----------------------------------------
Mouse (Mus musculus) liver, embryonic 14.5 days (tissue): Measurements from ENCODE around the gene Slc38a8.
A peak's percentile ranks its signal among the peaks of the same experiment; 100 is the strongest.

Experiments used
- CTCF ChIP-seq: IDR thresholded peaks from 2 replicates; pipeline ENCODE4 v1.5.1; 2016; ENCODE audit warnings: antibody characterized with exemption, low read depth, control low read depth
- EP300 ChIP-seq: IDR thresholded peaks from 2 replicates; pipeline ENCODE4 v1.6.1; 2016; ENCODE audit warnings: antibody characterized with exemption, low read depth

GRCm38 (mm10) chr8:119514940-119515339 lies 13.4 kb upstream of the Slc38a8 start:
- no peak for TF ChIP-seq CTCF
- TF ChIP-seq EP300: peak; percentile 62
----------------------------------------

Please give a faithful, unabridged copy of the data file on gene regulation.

Mouse (Mus musculus) liver, embryonic 14.5 days (tissue): Measurements from ENCODE around the gene Slc38a8.
A peak's percentile ranks its signal among the peaks of the same experiment; 100 is the strongest.

Experiments used
- CTCF ChIP-seq: IDR thresholded peaks from 2 replicates; pipeline ENCODE4 v1.5.1; 2016; ENCODE audit warnings: antibody characterized with exemption, low read depth, control low read depth
- EP300 ChIP-seq: IDR thresholded peaks from 2 replicates; pipeline ENCODE4 v1.6.1; 2016; ENCODE audit warnings: antibody characterized with exemption, low read depth

GRCm38 (mm10) chr8:119514940-119515339 lies 13.4 kb upstream of the Slc38a8 start:
- no peak for TF ChIP-seq CTCF
- TF ChIP-seq EP300: peak; percentile 62